Throughout the years, Linz has transformed itself from a gloomy industrial city to a bright and bustling cultural metropolis. Linz boasts a reputation as one of the most successful cities in Austria. A multitude historical figures, including scientists, writers and artists such as Johannes Kepler, Anton Bruckner and Adalbert Stifter, thrived in Linz where they all produced some of their most memorable works. 
As you stroll through the historical Old Town, you may want to enjoy a beer or two at Exxtrablatt or visit the Linz Castle, the Lentos, and the Museum of Contemporary Art.

Thursday, August 26, 2010

Enjoy the locally brewed beers of historic Regensburg

Regensburg, located along the confluence of the Danube and Regen rivers, lies to the west of the Bavarian Forest in Bavaria, Germany. Regensburg serves as the capital of the Bavarian administrative region of Upper Palatinate, and the city’s medieval center is a registered UNESCO World Heritage Site.
The first settlements in Regensburg date back to the Stone Age when the Celts originally settled near the present city. The Romans are accredited for founding the city in approximately AD 90 when they built a small cohort fort in what is now the Regensburg suburbs. The Roman fort Castra Regina, meaning “fortress by the river Regen,” was built for Legio III Italica in AD179 during the reign of the Emperor Marcus Aurelius. The fort’s location became the core of Regensburg’s Altstadt, or “Old City.” Saint Boniface re-established the Bishopric of Regensburg here in 739.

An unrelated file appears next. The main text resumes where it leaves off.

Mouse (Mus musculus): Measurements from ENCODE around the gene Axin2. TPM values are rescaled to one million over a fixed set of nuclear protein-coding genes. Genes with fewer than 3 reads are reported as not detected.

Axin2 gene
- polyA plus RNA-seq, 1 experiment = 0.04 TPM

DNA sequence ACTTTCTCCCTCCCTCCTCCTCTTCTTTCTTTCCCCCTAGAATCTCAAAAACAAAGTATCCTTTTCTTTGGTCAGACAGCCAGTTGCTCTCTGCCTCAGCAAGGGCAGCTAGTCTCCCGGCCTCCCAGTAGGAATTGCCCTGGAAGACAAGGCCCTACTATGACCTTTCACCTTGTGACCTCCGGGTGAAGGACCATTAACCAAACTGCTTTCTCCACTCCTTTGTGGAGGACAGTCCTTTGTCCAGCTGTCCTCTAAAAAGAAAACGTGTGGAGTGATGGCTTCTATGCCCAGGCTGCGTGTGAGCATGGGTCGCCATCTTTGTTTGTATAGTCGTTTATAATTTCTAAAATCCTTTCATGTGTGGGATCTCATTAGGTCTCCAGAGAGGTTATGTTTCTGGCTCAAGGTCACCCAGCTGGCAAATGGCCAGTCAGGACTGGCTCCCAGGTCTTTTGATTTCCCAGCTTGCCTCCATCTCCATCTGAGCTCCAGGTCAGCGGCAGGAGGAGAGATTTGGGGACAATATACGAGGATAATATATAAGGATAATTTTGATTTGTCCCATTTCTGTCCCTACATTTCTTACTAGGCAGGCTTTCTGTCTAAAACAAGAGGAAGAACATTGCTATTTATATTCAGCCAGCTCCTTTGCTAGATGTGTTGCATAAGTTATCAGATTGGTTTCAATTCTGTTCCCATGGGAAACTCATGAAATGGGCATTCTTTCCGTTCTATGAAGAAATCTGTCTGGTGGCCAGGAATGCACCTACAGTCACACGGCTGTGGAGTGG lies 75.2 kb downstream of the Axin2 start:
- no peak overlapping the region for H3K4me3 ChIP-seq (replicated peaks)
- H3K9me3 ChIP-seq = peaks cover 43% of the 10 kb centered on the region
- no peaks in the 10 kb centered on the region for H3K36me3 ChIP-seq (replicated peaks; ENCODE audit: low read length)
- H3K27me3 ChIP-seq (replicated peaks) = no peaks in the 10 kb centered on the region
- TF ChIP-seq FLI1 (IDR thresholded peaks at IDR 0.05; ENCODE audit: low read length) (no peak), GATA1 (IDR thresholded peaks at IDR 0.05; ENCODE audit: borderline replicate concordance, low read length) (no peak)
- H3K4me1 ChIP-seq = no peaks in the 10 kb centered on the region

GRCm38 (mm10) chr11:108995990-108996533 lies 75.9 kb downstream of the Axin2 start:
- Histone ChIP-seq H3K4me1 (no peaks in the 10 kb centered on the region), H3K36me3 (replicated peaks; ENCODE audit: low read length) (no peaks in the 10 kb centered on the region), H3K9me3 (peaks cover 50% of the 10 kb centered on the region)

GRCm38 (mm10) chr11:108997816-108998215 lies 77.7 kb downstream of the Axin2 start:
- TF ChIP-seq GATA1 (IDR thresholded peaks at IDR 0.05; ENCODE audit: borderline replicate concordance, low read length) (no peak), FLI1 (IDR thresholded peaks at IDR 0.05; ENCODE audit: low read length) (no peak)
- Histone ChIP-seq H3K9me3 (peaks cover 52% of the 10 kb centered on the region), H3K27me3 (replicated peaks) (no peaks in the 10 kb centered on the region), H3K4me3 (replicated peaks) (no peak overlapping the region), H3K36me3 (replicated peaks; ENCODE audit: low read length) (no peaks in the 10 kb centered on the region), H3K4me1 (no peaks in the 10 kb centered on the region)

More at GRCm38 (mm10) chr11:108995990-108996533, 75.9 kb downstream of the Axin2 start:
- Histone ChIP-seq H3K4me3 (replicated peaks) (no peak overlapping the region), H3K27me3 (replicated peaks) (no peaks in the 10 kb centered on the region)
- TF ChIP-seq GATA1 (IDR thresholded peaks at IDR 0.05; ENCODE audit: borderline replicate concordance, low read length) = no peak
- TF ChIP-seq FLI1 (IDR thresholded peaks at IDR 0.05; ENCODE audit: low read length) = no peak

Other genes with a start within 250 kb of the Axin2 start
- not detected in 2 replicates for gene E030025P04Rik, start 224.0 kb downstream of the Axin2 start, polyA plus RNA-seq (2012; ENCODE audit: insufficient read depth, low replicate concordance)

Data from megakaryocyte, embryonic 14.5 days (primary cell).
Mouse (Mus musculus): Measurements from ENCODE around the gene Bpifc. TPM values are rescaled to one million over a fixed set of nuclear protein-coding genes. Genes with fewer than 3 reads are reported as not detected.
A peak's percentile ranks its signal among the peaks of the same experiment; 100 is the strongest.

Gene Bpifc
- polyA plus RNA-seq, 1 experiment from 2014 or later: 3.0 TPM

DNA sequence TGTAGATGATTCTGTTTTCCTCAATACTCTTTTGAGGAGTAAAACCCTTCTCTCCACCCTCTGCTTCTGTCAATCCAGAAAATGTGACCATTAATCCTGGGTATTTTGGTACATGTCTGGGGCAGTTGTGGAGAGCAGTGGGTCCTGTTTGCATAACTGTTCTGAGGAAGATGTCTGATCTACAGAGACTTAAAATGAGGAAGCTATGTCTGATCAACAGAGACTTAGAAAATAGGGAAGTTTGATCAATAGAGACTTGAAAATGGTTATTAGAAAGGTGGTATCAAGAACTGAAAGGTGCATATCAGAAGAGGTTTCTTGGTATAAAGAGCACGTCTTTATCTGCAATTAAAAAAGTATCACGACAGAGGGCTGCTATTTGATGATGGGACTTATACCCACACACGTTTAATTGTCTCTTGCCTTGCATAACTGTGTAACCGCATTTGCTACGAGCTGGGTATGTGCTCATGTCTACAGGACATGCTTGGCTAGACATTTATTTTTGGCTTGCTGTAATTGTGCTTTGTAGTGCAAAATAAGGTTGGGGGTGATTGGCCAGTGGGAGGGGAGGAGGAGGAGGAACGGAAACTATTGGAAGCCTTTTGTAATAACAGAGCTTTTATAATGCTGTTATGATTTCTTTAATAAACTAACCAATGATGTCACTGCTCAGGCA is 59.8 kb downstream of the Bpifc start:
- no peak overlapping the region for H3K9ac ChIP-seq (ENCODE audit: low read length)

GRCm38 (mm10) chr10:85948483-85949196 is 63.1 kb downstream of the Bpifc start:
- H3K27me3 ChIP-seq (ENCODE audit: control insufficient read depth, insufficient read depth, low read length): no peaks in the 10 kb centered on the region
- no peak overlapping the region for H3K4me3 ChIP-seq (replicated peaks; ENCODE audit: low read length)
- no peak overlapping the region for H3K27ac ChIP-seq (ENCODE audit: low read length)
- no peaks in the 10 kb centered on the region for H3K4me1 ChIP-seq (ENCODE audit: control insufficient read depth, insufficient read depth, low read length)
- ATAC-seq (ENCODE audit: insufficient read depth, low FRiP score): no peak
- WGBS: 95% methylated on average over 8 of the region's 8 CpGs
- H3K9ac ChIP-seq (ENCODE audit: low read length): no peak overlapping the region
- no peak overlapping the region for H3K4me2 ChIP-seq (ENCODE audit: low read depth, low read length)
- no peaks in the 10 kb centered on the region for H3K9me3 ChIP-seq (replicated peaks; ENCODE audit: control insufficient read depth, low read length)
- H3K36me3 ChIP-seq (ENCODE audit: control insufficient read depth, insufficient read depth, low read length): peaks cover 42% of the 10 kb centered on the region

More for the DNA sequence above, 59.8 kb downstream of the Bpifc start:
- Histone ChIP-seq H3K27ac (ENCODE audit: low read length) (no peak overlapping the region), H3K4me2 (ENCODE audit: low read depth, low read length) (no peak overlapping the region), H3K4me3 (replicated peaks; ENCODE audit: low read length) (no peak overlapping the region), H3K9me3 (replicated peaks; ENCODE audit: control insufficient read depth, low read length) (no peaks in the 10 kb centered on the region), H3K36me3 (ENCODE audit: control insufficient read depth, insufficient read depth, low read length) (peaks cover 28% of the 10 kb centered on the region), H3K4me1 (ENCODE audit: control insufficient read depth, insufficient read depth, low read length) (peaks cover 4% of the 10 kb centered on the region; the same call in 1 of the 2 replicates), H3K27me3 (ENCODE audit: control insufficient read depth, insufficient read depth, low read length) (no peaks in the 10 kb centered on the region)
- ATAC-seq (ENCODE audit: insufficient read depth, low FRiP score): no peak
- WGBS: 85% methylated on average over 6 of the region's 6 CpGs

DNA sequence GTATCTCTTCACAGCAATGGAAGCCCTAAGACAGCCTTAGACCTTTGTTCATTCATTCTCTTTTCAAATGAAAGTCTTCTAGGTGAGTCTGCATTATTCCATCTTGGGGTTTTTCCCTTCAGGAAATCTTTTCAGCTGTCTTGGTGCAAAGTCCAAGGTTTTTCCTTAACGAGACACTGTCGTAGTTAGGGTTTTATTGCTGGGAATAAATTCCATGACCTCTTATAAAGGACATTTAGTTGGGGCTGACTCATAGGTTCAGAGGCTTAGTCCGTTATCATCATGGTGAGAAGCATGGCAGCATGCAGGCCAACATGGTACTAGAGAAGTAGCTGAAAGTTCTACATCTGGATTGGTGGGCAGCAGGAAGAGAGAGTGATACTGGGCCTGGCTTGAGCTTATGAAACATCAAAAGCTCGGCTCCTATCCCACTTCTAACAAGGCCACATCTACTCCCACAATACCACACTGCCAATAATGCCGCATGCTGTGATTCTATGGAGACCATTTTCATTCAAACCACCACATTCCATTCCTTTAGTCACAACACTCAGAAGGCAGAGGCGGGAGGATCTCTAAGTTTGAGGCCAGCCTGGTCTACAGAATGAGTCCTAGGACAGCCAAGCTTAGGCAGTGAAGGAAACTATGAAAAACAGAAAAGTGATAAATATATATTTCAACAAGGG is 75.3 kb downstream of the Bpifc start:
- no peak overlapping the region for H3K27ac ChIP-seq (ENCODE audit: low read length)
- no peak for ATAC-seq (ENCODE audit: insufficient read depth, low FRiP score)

A stone bridge crossing the Danube from Regensburg was completed in 1146, securing the city’s role as a city of wealthy trading families. Regensburg became the cultural center of southern Germany, known for its gold work, fabrics, and beautiful town square.
Regensburg became the World War II Area Headquarters of Military District XIII in the early 1940s, but unlike most other major German cities, Regensburg survived the war relatively undamaged. The city’s slow economic recovery in the post-war era ensured that historic buildings were not torn down, and when the upswing came surged through the city in the 1960s, they mindset favored preservation and restoration of the city’s heritage and historical sites.
The fully-restored historical town square consists of many stunning sights, including the German Gothic Dom Cathedral originally founded in 1275, the Romanesque Basilica of Saint James, the old parish church of Saint Ulrich which houses the diocesan museum of religious art, the fourteenth century town hall, the Golden Tower, and the Gothic villa of the King of Bavaria. Visitors also enjoy visiting Saint Emmeram’s Abbey, now known as Schloss Thurn und Taxis, a huge castle owned by the powerful Thurn and Taxis families.
Although some wine is still grown on the river banks in Regensburg, the city’s main drink is surely beer. The city boasts three functioning breweries and two brew pubs, producing a variety of beer styles, from lighter Pils to heavy Dunkels; wheat beer (Weizen) is also locally made. A popular pub favored by the locals is the "Kneitinger" at the Arnulfsplatz 3. Also the beergardens near the Danube "Alte Linde" and "Spital Garten", both reachable from the Stone Bridge, offer a perfect way to taste Regensburg-brewed beer. The Bischofshof beer can be tasted next to the cathedral in the court of the “Bischofshof,” the brewery’s former location.

Czech Republic: Nation of Beer